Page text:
Limbo

  • 1999
  • Movie
  • R
  • Drama

It's customary to praise John Sayles' movies for their unconventional narratives, subtle characterizations and stubborn refusal to play the shallow, low-expectations game of Hollywood moviemaking. But it's time to spill the beans: The indie idol has no clothes. This glum drama set in Alaska, where damaged souls drift, is surprisingly watchable. But that's...read more

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Reviewed by Maitland McDonagh
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It's customary to praise John Sayles' movies for their unconventional narratives, subtle characterizations and stubborn refusal to play the shallow, low-expectations game of Hollywood moviemaking. But it's time to spill the beans: The indie idol has no

clothes. This glum drama set in Alaska, where damaged souls drift, is surprisingly watchable. But that's mostly because Sayles gives his three leads the opportunity to do what they do so well. That's not nothing — does Michael Bay take time out from blowing stuff up or cramming 50 cuts into

five minutes of footage to let actors act? — but it's not the same as being an interesting writer or director. Joe Gastineau (David Strathairn) is a sad-eyed local with a hard-knocks past: Alcoholic father, promising career in athletics scuppered by a busted knee, love of fishing

poisoned by a long-ago accident... no wonder he's afraid to rock the boat on any level. Donna De Angelo (Mary Elizabeth Mastrantonio) is a singer whose heartbreaking voice has taken her no further than gigs on cruise ships and in boondocks bars; her teen daughter Noelle (Vanessa Martinez) is a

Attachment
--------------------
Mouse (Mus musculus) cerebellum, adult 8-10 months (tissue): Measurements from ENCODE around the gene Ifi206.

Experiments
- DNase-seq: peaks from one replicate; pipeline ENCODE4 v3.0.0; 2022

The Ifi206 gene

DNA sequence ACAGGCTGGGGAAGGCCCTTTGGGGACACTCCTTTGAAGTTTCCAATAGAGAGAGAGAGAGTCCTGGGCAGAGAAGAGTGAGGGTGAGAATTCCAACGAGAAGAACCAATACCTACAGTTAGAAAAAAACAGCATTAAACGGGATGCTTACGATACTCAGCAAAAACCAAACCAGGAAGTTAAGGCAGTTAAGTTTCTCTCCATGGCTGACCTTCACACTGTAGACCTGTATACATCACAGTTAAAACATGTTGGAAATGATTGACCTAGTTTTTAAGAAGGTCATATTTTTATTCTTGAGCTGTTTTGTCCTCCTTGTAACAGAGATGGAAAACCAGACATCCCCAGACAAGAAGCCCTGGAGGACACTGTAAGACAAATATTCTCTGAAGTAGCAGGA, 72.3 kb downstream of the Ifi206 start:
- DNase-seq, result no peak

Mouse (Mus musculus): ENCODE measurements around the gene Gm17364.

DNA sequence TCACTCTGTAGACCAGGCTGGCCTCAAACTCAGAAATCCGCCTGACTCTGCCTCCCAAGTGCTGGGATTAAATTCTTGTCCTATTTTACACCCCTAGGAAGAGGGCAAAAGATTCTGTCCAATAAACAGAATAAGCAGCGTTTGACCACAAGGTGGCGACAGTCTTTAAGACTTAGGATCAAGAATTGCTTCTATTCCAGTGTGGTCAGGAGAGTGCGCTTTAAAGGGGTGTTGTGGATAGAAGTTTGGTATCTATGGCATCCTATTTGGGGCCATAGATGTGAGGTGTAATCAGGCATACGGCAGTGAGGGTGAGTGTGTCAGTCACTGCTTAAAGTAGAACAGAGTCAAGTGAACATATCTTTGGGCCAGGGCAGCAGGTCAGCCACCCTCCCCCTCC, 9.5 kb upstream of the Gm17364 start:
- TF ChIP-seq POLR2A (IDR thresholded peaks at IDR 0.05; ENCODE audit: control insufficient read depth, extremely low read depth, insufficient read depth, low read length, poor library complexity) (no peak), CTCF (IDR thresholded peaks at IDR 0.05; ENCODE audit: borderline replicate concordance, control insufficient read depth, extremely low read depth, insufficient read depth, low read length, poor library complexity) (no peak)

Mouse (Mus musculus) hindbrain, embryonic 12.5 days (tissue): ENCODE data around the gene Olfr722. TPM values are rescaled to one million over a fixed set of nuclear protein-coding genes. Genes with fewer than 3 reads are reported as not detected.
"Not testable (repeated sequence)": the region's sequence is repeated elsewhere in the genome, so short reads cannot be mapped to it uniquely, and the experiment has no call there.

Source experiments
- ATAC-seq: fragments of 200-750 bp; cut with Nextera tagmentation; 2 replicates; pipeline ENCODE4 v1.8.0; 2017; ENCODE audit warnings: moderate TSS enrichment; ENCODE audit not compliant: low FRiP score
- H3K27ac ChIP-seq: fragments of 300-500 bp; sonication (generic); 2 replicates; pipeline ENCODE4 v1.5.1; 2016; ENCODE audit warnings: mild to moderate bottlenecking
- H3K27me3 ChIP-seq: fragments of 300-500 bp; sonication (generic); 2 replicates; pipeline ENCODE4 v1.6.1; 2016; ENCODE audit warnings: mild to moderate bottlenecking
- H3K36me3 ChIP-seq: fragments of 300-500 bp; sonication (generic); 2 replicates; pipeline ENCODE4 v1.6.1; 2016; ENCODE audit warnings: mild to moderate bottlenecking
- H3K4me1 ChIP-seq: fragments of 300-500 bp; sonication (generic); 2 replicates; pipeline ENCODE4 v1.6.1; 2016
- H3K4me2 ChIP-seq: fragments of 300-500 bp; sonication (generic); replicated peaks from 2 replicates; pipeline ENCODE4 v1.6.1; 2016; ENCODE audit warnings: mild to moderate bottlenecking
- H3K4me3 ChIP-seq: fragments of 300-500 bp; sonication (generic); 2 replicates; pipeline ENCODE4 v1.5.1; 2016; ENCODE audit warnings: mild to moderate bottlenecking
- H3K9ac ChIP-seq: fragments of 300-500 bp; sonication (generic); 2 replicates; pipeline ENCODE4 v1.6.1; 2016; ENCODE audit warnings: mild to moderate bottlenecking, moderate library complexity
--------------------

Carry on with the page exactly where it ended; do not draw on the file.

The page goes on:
puppy-fat, stringy haired ball of resentment, perpetually angry at her feckless mom. Sayles surrounds them with a buzzing hive of colorful supporting distractions, but their three-way dance of hope and gnawing apprehension is the main event, and their subtle, graceful performances are a joy. It's

a bit of a jolt when Sayles suddenly plunges them into a wilderness adventure, but that's okay. What's not is where it all ends up. There's an argument to be made that the film's ending is the logical conclusion of its notion that everyone's trapped in a limbo of disappointment, uncertainty and

paralyzing fear of change. But it feels like a cheap cop out: The cast, and the audience, deserve better.

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  • Released: 1999
  • Rating: R
  • Review: It's customary to praise John Sayles' movies for their unconventional narratives, subtle characterizations and stubborn refusal to play the shallow, low-expectations game of Hollywood moviemaking. But it's time to spill the beans: The indie idol has no cl… (more)

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